Speaking at the company's Smartphone Show here Tuesday, Clifford said Symbian's chief ambition remains to target the middle ground of handsets. "It's a key issue for us, moving beyond the smart-phone niche," he said.
"We want to move beyond the niche to midtier, high-volume phones...We're working hard to make that a reality," Clifford said.
The Symbian boss seems to have plans to expand its mobile operating system as far as possible. "Our ambition is to keep the smart in smart phone...and take it and embed it in every phone out there," he said.
Clifford rejected the idea that such a populist stance will mean lowering quality. "The mood is one of making smart phones more available to more people. It's not dumbing down," he said. Smart phones "shouldn't be regarded as a high-end niche...(Enhancement) should be 'business as usual' for all phones."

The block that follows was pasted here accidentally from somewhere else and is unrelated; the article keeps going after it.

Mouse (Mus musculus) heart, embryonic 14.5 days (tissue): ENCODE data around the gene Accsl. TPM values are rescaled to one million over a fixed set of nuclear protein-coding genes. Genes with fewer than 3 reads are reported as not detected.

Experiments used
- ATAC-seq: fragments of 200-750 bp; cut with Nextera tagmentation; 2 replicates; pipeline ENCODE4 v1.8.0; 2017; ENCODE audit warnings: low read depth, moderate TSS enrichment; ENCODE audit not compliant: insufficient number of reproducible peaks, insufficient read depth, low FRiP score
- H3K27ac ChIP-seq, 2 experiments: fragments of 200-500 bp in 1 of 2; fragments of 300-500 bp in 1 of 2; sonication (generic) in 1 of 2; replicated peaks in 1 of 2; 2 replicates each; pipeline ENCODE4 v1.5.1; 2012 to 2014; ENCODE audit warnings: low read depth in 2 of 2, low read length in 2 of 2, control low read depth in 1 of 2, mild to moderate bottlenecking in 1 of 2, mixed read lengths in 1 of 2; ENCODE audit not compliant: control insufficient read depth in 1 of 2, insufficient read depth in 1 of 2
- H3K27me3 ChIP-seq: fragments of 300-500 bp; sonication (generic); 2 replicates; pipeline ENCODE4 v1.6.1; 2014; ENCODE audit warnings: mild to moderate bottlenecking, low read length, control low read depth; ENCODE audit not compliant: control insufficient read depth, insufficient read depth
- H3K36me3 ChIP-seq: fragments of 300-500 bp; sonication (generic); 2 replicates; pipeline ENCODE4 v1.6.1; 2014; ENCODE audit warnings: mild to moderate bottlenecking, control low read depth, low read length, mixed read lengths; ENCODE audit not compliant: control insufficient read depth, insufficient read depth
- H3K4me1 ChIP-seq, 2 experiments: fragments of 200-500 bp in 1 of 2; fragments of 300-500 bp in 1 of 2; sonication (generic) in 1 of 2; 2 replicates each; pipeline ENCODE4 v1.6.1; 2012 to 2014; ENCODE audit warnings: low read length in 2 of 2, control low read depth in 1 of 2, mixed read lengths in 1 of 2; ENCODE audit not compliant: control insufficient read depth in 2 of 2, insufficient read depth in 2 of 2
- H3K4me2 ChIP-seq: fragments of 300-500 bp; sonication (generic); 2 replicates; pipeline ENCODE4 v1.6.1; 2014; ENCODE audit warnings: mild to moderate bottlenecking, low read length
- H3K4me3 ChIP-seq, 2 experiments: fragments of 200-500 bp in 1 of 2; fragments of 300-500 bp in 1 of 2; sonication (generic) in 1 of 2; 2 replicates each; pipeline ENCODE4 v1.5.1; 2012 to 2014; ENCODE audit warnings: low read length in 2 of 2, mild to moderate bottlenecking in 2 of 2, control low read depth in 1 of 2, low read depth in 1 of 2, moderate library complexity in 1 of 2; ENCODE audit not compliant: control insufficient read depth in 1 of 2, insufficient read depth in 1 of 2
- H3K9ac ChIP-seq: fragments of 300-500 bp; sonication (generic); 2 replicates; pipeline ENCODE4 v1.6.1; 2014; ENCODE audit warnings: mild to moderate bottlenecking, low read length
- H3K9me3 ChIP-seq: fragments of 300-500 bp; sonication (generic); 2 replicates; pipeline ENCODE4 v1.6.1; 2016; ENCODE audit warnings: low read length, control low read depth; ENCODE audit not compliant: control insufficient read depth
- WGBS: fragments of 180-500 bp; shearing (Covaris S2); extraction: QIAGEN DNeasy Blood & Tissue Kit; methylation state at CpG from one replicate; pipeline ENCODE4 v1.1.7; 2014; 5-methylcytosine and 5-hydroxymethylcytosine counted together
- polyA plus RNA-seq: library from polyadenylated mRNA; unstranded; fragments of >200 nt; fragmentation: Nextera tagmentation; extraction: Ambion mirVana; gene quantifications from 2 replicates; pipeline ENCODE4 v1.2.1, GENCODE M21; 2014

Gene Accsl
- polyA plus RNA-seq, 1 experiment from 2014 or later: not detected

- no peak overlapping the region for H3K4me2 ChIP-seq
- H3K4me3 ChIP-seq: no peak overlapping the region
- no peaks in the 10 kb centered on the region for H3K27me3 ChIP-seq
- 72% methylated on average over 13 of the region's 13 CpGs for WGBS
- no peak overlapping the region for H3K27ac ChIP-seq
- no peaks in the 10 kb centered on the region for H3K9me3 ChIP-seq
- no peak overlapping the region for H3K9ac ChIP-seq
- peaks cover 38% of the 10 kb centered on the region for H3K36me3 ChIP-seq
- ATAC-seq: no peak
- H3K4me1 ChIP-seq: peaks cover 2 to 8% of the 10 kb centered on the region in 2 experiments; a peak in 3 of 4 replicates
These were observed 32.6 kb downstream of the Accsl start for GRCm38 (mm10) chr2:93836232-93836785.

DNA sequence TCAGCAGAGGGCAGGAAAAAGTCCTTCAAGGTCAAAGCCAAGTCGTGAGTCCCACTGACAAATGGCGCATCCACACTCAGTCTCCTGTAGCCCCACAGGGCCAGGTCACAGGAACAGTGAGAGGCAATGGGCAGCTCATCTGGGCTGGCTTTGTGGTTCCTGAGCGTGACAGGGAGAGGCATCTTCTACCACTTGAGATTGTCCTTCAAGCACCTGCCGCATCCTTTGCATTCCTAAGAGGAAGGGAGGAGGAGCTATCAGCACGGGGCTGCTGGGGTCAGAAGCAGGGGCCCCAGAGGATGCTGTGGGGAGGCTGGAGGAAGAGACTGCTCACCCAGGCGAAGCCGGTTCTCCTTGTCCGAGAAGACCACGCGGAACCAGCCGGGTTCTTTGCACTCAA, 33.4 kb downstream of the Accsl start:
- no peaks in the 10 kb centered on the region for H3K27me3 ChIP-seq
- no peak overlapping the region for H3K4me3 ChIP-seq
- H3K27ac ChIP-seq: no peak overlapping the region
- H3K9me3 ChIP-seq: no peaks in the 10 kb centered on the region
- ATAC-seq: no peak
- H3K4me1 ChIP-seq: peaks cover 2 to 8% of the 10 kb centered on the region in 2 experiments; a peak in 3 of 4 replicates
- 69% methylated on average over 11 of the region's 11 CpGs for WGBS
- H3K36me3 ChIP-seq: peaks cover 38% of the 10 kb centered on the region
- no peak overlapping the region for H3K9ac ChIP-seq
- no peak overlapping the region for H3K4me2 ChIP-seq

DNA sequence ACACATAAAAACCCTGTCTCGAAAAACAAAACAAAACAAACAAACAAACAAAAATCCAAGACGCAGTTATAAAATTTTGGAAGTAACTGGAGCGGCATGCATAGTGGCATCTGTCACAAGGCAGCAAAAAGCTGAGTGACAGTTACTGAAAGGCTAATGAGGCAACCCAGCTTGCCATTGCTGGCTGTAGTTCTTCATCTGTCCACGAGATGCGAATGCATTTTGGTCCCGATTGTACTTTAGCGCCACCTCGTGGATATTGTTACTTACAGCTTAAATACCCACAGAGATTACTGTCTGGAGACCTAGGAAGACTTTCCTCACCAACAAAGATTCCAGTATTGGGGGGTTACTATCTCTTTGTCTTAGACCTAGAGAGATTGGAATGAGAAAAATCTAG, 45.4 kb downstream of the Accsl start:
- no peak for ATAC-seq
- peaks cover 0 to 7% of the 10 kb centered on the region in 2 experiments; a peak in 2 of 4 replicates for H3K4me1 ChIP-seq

The idea of smart phones becoming the norm has long been predicted by industry watchers. However, despite encouraging stats from analysts--such as Gartner's prediction that, by 2009, there will be a billion cell phones in the world--Clifford said the company won't get too big for its boots.
"We are not complacent," he said. "They are great figures, but they are great figures in the early state of the market. It's the end of the beginning."
Clifford added, "We focus our effort 100 percent on one part of the value chain. If we don't do it well, we go out of business. It's Darwinism."
Jo Best of Silicon.com reported from London.